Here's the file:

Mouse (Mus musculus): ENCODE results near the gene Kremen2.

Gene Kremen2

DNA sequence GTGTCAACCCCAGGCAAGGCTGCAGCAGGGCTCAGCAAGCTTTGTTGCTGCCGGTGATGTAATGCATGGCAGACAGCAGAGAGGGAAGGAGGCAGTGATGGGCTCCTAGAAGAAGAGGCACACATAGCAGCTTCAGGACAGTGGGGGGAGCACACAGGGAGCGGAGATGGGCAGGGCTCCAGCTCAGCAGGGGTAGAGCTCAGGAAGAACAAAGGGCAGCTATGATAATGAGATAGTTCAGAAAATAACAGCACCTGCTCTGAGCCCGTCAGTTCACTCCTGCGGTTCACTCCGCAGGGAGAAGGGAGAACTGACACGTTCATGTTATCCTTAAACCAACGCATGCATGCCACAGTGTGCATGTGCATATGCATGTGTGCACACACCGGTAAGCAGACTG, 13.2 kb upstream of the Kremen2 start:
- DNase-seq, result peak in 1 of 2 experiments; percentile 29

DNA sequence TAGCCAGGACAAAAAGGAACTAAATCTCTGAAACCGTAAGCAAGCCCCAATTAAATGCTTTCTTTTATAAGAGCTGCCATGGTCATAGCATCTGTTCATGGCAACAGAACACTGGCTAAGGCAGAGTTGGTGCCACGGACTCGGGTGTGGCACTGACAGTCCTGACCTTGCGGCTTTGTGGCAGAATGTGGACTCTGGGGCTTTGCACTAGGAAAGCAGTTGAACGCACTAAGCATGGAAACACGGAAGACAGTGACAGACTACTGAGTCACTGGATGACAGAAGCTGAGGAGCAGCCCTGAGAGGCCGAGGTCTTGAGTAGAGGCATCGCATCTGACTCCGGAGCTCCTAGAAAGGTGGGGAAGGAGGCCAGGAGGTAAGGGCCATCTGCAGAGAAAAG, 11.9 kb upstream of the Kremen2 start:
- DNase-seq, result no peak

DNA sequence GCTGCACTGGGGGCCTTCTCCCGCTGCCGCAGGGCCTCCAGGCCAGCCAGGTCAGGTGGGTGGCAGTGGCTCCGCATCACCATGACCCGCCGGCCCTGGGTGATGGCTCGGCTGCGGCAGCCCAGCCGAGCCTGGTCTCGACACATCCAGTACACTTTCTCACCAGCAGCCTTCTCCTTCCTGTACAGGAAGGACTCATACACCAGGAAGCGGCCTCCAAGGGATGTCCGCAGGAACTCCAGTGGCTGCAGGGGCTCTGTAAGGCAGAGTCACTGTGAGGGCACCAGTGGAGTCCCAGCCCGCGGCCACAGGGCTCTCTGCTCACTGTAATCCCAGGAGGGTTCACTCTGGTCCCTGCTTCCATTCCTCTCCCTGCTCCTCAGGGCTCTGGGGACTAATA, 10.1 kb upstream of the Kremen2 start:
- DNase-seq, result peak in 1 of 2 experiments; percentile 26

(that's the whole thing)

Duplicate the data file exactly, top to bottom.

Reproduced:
Mouse (Mus musculus): ENCODE results near the gene Kremen2.

Gene Kremen2

DNA sequence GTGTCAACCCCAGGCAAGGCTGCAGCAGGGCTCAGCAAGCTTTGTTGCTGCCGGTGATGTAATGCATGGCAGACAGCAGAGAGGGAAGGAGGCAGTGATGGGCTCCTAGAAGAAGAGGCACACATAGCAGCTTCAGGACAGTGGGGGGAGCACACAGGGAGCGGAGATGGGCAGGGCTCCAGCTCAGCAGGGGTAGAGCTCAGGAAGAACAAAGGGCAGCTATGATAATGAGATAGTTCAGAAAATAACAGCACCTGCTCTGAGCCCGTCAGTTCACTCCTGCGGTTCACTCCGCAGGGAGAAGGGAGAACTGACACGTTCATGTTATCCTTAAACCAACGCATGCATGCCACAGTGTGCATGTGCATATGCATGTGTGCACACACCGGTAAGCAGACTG, 13.2 kb upstream of the Kremen2 start:
- DNase-seq, result peak in 1 of 2 experiments; percentile 29

DNA sequence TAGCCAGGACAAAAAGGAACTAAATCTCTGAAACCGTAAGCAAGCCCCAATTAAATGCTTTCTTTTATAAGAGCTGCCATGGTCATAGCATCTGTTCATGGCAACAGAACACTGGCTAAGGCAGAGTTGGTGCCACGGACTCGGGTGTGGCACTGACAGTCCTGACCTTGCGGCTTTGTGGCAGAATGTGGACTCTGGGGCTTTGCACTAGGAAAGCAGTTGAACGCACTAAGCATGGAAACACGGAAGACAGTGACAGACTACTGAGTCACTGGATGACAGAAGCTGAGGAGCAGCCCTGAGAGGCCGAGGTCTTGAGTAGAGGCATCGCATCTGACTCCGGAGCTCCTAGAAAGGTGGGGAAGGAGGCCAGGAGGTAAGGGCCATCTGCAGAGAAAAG, 11.9 kb upstream of the Kremen2 start:
- DNase-seq, result no peak

DNA sequence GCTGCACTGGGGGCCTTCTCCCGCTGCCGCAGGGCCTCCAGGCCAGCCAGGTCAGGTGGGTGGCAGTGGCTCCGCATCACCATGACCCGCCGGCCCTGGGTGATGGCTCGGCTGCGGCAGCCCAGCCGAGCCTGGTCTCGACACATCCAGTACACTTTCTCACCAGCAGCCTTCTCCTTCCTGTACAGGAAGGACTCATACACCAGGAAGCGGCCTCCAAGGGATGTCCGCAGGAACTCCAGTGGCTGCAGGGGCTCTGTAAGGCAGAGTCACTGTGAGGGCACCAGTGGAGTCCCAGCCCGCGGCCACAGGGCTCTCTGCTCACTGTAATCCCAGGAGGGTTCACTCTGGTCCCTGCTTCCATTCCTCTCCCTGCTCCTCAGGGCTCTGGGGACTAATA, 10.1 kb upstream of the Kremen2 start:
- DNase-seq, result peak in 1 of 2 experiments; percentile 26